The calculation of economic damages involved in personal injury and wrongful death cases differs depending on the state in which the case is filed. In this article, we review Tennessee's laws and their effects on economic damages.
In Tennessee, economic damages are not specifically defined in a state statute. However jury instructions and case law detail many of the economic damages to include:
There are no limits on economic damages in Tennessee. However, there are caps to non-economic damages. Punitive damages are capped to $750,000, unless the injury was catastrophic in nature and the cap then becomes $1,000,000. A catastrophic loss or injury in Tennessee is defined as:
Lost wages and income are calculated as the lost earnings capacity of the injured individual. That is, the value of what they were capable of earning over their lifetime. Reviewing a person's historical earnings is often useful when estimating their earnings capacity, but it may not be the only piece of the puzzle. To demonstrate this, let's think of a few examples.
Consider a factory worker who has been employed with the same company for a decade. They may have been in line to receive a promotion to supervisor, or there may be other employers in the area who pay higher wages for similar jobs to the one they held at the time of their injury. In these cases, their historical earnings would not represent the future earnings they could have reasonably been expected to receive had the injury not occurred.
As a second example, imagine a worker who recently graduated high school or college. Workers who enter the labor market and obtain entry level positions generally earn significantly less than what they will receive throughout their career. Therefore, the historical entry level earnings likely do not represent what they could have earned in the future, had the injury not occurred.
Tennessee states that the plaintiff has a duty to mitigate their damages, so long as it does not aggravate the extent of damages suffered. This may include going back to work part-time or finding a new job. This may also include going to a hospital so that the injury does not become more serious.
In addition to the earnings an injured individual is expected to have received, benefits must be included in the calculation of losses. The benefits may include insurance premiums, contributions to retirement, and Social Security contributions. In some cases, other benefits such as meals, day care incentives, and car payments may need to be included.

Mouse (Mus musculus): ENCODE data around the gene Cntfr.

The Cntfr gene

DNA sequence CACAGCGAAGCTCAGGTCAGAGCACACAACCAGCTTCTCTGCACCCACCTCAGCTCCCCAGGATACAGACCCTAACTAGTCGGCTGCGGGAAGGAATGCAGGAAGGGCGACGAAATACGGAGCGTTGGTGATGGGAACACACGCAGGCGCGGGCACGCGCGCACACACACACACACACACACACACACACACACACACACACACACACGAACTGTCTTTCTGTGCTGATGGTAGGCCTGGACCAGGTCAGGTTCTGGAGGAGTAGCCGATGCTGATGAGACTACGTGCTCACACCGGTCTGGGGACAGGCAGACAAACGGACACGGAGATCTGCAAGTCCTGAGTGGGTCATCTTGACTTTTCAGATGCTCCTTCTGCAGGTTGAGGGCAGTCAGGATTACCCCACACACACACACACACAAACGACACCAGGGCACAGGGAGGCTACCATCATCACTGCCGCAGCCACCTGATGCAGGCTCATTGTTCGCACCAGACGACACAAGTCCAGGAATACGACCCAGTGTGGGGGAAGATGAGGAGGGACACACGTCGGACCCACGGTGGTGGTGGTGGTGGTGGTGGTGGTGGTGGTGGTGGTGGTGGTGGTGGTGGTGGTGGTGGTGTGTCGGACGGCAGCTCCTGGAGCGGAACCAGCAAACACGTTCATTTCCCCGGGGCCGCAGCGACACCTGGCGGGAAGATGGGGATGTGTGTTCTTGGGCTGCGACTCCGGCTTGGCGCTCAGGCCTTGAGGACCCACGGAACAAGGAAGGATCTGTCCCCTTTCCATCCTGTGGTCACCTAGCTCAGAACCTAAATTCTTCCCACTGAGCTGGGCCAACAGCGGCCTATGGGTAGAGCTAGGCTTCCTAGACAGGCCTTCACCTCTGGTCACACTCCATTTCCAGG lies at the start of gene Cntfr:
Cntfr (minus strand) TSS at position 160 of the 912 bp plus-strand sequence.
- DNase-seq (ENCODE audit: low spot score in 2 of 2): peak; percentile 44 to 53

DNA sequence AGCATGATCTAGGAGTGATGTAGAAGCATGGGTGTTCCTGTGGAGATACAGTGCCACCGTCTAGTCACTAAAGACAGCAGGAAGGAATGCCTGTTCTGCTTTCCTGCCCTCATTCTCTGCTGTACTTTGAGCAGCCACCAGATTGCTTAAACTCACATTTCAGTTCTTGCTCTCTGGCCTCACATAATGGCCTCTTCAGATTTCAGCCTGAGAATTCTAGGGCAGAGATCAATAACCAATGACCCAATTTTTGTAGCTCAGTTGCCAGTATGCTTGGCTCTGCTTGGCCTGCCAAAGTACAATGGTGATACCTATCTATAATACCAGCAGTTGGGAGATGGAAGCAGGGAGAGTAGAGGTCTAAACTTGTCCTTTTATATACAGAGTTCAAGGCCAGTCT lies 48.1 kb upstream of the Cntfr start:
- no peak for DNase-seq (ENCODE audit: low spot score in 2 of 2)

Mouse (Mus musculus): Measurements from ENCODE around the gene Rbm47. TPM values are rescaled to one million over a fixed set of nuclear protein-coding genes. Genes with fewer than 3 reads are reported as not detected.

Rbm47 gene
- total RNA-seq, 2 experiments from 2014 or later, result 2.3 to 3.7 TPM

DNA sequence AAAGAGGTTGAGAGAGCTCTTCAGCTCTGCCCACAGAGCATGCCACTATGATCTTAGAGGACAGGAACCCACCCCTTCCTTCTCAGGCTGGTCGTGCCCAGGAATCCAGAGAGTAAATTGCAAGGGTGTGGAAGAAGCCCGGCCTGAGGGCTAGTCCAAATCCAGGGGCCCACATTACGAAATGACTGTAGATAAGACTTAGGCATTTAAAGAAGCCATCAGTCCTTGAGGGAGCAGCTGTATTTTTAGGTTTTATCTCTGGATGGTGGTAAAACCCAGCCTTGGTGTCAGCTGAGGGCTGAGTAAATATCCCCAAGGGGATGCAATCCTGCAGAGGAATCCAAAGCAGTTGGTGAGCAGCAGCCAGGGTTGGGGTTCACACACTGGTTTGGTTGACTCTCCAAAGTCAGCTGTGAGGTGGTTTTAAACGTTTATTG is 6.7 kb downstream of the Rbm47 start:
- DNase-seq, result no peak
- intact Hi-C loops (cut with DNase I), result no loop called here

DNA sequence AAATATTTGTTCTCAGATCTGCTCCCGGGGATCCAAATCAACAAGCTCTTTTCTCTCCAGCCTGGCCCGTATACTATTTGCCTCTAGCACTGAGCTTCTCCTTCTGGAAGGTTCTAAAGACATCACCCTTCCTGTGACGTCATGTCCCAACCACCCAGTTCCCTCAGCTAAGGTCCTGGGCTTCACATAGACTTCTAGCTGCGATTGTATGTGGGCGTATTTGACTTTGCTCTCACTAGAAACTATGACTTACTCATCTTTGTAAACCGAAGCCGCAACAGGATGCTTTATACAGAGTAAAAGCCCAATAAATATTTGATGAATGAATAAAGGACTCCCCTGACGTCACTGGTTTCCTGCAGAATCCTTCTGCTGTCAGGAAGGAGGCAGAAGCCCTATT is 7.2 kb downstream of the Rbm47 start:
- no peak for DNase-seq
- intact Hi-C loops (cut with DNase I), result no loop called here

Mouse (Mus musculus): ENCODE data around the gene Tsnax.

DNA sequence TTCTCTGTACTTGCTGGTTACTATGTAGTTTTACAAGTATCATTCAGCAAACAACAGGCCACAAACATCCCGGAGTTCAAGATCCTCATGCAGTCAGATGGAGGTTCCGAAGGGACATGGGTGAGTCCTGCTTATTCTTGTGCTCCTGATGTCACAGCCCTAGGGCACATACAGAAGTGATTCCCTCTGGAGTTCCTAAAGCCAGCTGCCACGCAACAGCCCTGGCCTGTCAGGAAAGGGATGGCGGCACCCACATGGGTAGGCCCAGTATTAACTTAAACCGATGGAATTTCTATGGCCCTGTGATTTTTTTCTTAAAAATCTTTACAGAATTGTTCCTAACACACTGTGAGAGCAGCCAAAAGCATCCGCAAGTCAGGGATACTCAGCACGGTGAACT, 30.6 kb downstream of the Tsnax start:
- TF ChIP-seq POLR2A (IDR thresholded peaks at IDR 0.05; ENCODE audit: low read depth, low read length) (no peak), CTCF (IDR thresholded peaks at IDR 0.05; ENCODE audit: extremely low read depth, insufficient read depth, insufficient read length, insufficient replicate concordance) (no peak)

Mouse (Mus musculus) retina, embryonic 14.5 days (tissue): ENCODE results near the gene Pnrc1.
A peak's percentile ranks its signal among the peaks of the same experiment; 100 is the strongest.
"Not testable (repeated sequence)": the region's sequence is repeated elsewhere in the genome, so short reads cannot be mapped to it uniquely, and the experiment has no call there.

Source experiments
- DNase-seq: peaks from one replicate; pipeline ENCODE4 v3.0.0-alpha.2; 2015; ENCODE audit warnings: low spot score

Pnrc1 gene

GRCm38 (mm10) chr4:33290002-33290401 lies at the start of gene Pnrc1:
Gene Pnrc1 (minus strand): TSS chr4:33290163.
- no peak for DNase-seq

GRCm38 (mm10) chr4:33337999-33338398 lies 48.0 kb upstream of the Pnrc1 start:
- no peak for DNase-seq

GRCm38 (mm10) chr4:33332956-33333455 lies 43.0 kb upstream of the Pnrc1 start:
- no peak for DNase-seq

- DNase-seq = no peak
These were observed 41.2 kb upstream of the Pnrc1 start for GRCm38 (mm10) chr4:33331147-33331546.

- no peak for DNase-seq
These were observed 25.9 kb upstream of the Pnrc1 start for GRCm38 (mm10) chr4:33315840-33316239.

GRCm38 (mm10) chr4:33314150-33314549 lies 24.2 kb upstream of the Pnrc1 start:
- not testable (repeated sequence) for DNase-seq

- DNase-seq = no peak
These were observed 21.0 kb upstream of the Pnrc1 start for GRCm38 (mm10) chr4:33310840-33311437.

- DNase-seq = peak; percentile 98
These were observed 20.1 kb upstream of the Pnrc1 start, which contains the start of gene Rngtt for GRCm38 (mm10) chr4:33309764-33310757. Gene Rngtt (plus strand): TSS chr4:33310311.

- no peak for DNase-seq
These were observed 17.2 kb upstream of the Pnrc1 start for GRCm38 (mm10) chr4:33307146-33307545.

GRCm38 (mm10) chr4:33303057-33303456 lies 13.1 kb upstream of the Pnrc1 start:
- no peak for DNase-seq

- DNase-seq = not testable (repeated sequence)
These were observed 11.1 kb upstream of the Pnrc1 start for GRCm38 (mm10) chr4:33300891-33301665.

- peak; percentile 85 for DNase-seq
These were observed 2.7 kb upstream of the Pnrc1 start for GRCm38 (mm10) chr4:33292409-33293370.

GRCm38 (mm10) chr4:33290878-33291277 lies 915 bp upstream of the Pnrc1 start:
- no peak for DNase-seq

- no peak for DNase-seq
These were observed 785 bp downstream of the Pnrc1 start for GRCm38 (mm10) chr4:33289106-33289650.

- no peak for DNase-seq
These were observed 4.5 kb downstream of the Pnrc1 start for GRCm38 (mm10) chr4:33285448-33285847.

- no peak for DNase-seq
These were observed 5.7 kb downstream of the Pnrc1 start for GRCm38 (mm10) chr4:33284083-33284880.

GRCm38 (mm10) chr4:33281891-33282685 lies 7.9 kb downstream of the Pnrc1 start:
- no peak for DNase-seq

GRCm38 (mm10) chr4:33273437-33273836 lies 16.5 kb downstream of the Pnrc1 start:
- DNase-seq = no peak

Taxes are not included in the calculation of economic damages in Tennessee.
In wrongful death cases, economic damages are based on what the decedent would have earned, less a personal maintenance deduction. Personal maintenance is the amount of money one spends such that they maintain their health and well-being, capacity to enjoy life's activities, and capacity to earn money.
Injured persons may recover medical expenses, both those that have already occurred and those expected to occur. Generally, future expenses are detailed in life care plans or medical cost projections produced by doctors and nurses. The future expected costs for these expenses must first be projected, and then discounted to present value.
Economic damages include the contributions an injured individual would make to their family had the injury or death not occurred. The chores and tasks performed for one's family and around one's house are referred to as household services and may include past and future time periods.
Collateral sources refer to benefits received due to the injury from independent third parties, such as insurance or worker's compensation. In Tennessee, collateral sources do not offset or reduce the economic damages in personal injury or wrongful death cases. However in medical malpractice cases, collateral sources from the non-tortfeasor are treated as an offset to the economic damages.
In Tennessee, an injured party may only recover damages if they are found to have less than 50 percent of the negligence which led to the injury. If the injured party is found to have some negligence, then their percentage of negligence is removed from the recoverable damages. For example, if the injured party is found to be 20 percent at fault, then the estimated economic damages would be reduced by 20 percent.